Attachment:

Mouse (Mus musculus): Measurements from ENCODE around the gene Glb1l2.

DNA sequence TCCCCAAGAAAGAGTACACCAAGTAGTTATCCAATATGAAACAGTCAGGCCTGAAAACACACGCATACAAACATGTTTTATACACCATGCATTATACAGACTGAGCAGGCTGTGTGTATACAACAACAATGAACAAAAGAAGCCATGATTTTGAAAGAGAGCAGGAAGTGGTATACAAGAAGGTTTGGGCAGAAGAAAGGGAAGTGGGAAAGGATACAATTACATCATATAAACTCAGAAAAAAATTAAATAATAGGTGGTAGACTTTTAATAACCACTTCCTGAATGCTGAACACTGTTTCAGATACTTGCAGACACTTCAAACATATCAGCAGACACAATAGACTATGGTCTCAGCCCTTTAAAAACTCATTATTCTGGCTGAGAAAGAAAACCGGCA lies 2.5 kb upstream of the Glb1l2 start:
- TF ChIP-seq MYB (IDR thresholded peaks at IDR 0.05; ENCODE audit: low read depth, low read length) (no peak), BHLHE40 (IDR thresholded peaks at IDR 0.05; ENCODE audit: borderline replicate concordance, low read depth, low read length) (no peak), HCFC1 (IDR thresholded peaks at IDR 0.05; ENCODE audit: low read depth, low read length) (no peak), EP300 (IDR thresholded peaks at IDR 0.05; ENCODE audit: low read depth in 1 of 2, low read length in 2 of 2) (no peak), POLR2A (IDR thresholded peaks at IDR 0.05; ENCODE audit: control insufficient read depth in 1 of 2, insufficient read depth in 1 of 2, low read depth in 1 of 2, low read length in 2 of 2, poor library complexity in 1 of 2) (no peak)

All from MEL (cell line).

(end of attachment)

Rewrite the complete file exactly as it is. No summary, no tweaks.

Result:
Mouse (Mus musculus): Measurements from ENCODE around the gene Glb1l2.

DNA sequence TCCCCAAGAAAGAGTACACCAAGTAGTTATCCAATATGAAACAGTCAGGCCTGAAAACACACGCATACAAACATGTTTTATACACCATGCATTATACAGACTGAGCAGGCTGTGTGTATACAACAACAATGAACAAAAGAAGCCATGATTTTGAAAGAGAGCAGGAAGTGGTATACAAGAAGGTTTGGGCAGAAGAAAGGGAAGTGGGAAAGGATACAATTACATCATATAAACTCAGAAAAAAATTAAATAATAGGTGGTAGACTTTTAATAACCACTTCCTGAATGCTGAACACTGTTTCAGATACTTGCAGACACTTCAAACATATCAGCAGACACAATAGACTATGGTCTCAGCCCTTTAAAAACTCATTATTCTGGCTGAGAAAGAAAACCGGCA lies 2.5 kb upstream of the Glb1l2 start:
- TF ChIP-seq MYB (IDR thresholded peaks at IDR 0.05; ENCODE audit: low read depth, low read length) (no peak), BHLHE40 (IDR thresholded peaks at IDR 0.05; ENCODE audit: borderline replicate concordance, low read depth, low read length) (no peak), HCFC1 (IDR thresholded peaks at IDR 0.05; ENCODE audit: low read depth, low read length) (no peak), EP300 (IDR thresholded peaks at IDR 0.05; ENCODE audit: low read depth in 1 of 2, low read length in 2 of 2) (no peak), POLR2A (IDR thresholded peaks at IDR 0.05; ENCODE audit: control insufficient read depth in 1 of 2, insufficient read depth in 1 of 2, low read depth in 1 of 2, low read length in 2 of 2, poor library complexity in 1 of 2) (no peak)

All from MEL (cell line).